A Heartbeat From Disaster

A Heartbeat From Disaster

by Helen McCarthy
     
 

Haiku & senryu inspired by the Great East Japan Earthquake, 11 March 2011. This collection of haiku in English is the poetry debut of author, speaker, designer and poet Helen McCarthy. All profits will be donated to the Japan Red Cross to help survivors of this and other disasters.

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Overview

Haiku & senryu inspired by the Great East Japan Earthquake, 11 March 2011. This collection of haiku in English is the poetry debut of author, speaker, designer and poet Helen McCarthy. All profits will be donated to the Japan Red Cross to help survivors of this and other disasters.

Product Details

ISBN-13:
2940033100736
Publisher:
Helen McCarthy
Publication date:
03/10/2012
Sold by:
Smashwords
Format:
NOOK Book
File size:
139 KB

Meet the Author

Writer, designer, and curator Helen McCarthy has been studying Japanese visual narratives for thirty years. She wrote for a wide range of magazines in the 1980s before founding Anime UK magazine in 1991. She edited the magazine until it folded in 1996, after selling in Europe, the USA and Japan, and launching the careers of several writers and designers.


Her published work includes The Anime Encyclopedia, Hayao Miyazaki: Master of Japanese Animation, 500 Manga Heroes and Villains, and 500 Essential Anime You Must Own. She has won several awards, most recently a Harvey Award for The Art of Osamu Tezuka: God of Manga, and has contributed to a number of anthologies and academic publications.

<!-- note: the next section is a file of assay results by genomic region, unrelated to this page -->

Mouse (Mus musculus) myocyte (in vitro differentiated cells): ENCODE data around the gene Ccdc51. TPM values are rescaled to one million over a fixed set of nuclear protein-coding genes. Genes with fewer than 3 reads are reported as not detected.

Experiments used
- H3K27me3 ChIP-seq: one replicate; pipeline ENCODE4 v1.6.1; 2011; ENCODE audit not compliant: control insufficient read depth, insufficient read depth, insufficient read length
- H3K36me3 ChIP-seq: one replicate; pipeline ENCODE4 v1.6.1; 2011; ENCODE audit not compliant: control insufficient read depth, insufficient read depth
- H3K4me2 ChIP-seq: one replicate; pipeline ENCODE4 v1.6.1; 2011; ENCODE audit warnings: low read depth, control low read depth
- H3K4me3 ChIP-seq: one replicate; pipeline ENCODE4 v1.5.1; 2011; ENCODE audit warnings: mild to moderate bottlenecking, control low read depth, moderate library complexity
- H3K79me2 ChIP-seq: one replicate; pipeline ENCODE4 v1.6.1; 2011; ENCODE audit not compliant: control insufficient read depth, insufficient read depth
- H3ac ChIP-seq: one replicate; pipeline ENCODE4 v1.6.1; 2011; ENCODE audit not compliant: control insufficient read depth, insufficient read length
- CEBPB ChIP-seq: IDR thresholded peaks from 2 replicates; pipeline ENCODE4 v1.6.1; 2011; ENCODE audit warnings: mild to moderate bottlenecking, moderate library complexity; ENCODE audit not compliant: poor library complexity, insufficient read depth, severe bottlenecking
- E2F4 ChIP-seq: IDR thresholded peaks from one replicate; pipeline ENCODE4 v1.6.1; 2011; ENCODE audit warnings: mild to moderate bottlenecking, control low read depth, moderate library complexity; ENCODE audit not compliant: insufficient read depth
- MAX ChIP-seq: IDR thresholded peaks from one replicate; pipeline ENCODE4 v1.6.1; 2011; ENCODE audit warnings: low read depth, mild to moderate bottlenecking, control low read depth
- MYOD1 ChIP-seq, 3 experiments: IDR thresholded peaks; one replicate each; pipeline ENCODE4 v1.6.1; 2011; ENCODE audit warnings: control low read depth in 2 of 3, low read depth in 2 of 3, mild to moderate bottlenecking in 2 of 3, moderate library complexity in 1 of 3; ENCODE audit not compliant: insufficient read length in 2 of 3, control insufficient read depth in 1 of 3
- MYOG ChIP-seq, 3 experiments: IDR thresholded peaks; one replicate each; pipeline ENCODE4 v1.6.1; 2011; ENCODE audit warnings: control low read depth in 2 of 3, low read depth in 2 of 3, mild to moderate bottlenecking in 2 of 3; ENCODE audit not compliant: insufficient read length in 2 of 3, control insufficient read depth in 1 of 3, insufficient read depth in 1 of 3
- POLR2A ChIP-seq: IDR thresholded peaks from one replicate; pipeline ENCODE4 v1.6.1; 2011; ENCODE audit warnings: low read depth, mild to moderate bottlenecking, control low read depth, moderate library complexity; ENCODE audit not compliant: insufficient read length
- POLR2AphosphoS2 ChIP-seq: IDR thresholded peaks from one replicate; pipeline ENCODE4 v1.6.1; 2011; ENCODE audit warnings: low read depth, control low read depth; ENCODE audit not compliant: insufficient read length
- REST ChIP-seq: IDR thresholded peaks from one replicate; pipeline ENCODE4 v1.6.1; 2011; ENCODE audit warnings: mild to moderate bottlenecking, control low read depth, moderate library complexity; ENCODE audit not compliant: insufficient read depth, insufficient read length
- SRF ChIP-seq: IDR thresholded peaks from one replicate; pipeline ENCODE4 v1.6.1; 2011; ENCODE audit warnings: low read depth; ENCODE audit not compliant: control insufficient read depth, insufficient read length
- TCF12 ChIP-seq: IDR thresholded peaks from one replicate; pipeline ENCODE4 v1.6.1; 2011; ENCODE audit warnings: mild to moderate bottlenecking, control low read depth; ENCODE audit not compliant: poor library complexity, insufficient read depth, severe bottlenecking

Her current research interests are focussed on early anime and manga, especially the artists who influenced Osamu Tezuka. She also curates and presents film seasons and exhibitions, lectures on Japanese pop culture, and gives talks and workshops in schools and libraries.


Helen loves textiles, costume and embroidery. She designs and makes Japan-inspired needle art and historical costume. Her book on anime and manga-inspired embroidery, Manga Cross-Stitch, was published in Britain and America in 2009, and she contributed to the Barbican’s exhibition Future Beauty: 30 Years of Japanese Fashion in 2010. She's currently working on a history of Japanese costume and researching the construction of English seventeenth-century headgear.


She also writes fiction and poetry, Tweets haiku and random nonsense and blogs sporadically. Following in the footsteps of British poets and radicals like William Blake, she has just founded Beckton Books, a small press devoted to poetry and non-fiction in chapbook and e-book formats.


She lives in London, where she and her partner, artist Steve Kyte, run a home for distressed fashion dolls and fallen kaiju.

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